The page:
Most people read books by opening them.
Scientists, however, have devised a new method to see what’s inside a volume while its cover remains closed.
Researchers at the Massachusetts Institute of Technology have announced a prototype of a system that uses terahertz radiation to glean what’s on the first nine pages of a book, although in the test only one letter was written on each page.
The system bounces terahertz radiation into the book, and air gaps between the pages help it spot the difference between one page and the next. The system can see the ink, and an algorithm recognizes the letter on each page. (On the electromagnetic spectrum, terahertz radiation is between infrared and microwave radiation.)
Barmak Heshmat, a research scientist at MIT, explained that their method was inspired by previous work (also based on terahertz radiation) that allowed scientists to peer through an envelope and see what’s inside, no steam required.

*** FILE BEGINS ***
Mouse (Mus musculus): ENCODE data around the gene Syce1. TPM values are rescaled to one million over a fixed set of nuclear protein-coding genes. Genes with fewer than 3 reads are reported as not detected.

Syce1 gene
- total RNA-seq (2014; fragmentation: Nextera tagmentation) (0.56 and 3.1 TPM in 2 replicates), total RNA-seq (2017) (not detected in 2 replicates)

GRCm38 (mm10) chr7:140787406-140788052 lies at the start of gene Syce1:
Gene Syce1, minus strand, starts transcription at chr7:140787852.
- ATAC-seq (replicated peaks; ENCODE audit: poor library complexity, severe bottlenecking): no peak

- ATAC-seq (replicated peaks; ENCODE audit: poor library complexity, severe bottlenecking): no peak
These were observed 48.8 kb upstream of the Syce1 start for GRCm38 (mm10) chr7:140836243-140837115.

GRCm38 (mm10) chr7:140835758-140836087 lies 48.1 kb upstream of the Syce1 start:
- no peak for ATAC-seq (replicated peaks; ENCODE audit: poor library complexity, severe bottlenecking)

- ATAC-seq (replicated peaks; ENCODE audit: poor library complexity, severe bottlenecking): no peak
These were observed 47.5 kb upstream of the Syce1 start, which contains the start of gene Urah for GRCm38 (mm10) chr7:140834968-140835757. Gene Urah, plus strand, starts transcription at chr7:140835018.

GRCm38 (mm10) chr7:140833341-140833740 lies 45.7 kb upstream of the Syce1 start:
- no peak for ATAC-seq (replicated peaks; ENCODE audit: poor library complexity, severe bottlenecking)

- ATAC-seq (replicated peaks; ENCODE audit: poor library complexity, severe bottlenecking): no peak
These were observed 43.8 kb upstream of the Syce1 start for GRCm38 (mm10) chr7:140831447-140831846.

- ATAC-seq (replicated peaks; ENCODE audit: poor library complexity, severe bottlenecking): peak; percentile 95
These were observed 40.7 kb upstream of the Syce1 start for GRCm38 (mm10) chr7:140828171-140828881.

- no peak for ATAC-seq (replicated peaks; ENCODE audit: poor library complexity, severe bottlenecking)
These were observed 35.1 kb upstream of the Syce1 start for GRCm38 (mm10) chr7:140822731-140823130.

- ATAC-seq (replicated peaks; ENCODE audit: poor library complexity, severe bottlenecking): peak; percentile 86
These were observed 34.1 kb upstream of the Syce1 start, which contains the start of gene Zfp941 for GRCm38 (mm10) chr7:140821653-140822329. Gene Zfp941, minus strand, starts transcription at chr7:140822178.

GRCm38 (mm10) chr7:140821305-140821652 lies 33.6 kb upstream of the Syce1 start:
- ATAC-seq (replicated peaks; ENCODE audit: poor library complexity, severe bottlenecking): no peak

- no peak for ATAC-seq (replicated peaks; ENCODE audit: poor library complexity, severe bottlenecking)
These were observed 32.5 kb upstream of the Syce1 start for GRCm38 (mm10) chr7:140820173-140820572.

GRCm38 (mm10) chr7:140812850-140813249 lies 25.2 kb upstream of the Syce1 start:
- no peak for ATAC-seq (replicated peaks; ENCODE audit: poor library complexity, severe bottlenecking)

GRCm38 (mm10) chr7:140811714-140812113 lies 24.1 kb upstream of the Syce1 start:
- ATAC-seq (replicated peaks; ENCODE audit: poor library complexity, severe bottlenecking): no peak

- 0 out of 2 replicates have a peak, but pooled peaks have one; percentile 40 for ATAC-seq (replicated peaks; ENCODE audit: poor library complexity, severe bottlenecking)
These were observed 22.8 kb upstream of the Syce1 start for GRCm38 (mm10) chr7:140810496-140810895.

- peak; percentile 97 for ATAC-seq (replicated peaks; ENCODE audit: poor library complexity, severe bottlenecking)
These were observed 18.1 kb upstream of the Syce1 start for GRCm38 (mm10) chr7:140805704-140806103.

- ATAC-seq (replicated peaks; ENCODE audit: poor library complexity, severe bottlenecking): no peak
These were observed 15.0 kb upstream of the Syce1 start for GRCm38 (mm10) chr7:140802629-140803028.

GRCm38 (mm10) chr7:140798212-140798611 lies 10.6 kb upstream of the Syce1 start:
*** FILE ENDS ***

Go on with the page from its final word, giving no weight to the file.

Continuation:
“I was really curious,” Heshmat said in a video about the experimental work. “I wanted to know how deep you can actually read through a closed book, because nobody has tried that.”
The system could be used for fragile documents where researchers might not want to open the cover.
“The Metropolitan Museum in New York showed a lot of interest in this, because they want to, for example, look into some antique books that they don’t even want to touch,” Heshmat said in a statement.
Heshmat is one of the coauthors on a new study about the method in the journal Nature Communications.
He added in the video that technology should let them eventually look more deeply into a book than just the first nine pages. In short, perhaps someday the phrase “crack a book” will need to be revised.
Follow Rob Verger on Twitter: @robverger